Even Allan Savory, a staunch Rhodesian and leader of the tiny white Liberal Party here, has had to close down one of his ranches and buy a house in Salisbury for a white manager of another to give the man and his family a respite from the daily dangers of the countryside.

In fact, Rhodesians say that no prudent white will go outside the main towns unarmed these days for fear of ambush.

It is universally agreed that a cease-fire is essential if this experiment in joint white-black government is to survive until the proposed elections for a black majority government sometime next fall.

The black leaders of the Executive Council, Bishop Abel Muzorewa, Rev. Ndabaningi Sithole and Chief Jeremiah Chirau, express confidence they can pull it off and tell of daily contacts with guerrillas now inside the country to arrange an end to the fighting. Outside observers, mindful of the military salippage, remain doubtful and await the outcome of the call for cease-fire to be convinced.

Just how the Executive Council can hold elections amid the present uncertainties is puzzling. If elections for the formal establishment of a black Zimbabwe government are to be accepted abroad, some means must be found to get the guerrillas out of the bush and to the ballot box. Yet their leaders, who have denounced the internal settlement, have scorned overtures to return.

An Anglo-American proposal intended to bring together all black nationalist leaders for an election appears to be going nowhere. private efforts aimed at getting one or both of the Patriotic Front leaders, Joshua Nkomo and Robert Mugabe, back show no sign of success.

Even if no progress is made with the guerrillas, Smith says he and his black colleagues are determined to go ahead with elections and says "any impartial, just observation" by outside observers is welcome.

Smith, who boasts of the economic accomplishments during 12 years of international isolation, also contends that economic problems are the most serious threat to the country, particularly for the rising number of unemployed blacks.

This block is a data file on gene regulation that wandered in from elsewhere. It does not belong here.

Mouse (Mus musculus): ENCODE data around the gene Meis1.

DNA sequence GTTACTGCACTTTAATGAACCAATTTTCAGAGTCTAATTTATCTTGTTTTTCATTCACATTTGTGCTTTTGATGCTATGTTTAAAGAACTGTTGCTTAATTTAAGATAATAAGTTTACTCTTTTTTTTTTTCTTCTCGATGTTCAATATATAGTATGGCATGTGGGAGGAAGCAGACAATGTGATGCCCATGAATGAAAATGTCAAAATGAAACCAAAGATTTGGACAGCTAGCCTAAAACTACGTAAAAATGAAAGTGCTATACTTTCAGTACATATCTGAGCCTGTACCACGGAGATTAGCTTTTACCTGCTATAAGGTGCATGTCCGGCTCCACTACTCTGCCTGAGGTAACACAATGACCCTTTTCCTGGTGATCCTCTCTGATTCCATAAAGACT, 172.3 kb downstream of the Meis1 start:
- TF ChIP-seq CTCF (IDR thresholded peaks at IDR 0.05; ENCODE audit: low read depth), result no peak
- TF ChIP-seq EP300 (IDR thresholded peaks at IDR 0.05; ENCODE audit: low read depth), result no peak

Despite - or because of - economic sanctions, Rhodesia has one of the broadest-based economies in Africa. But the steady exodus of whites and their capital together with the war's drain on manpower and other uncertainties underlies the country's present-day economic crisis.

In its statement Tuesday turning down the Anglo-American proposal for an all-party conference, the Executive Council said:

"We are satisfied that collectively we have obtained the support of the overwhelming majority of the population for the Salisbury [internal] agreement and we ask that the British and United States governments should consider putting this to an early test.

"We are not concerned so much with formal recognition as we are with countering the effects of the world economic recession by an easing of the restrictions on our trade so that we can alleviate unemployment among blacks and proceed to majority rule with a sound and strong economy."

Despite the multitude of problems weighing down upon the new government, Rhodesia under white and black hands seems grimly determined to press on against all obstacles, just as it did during the 12 years of white minority rule, in defianceof the outside world.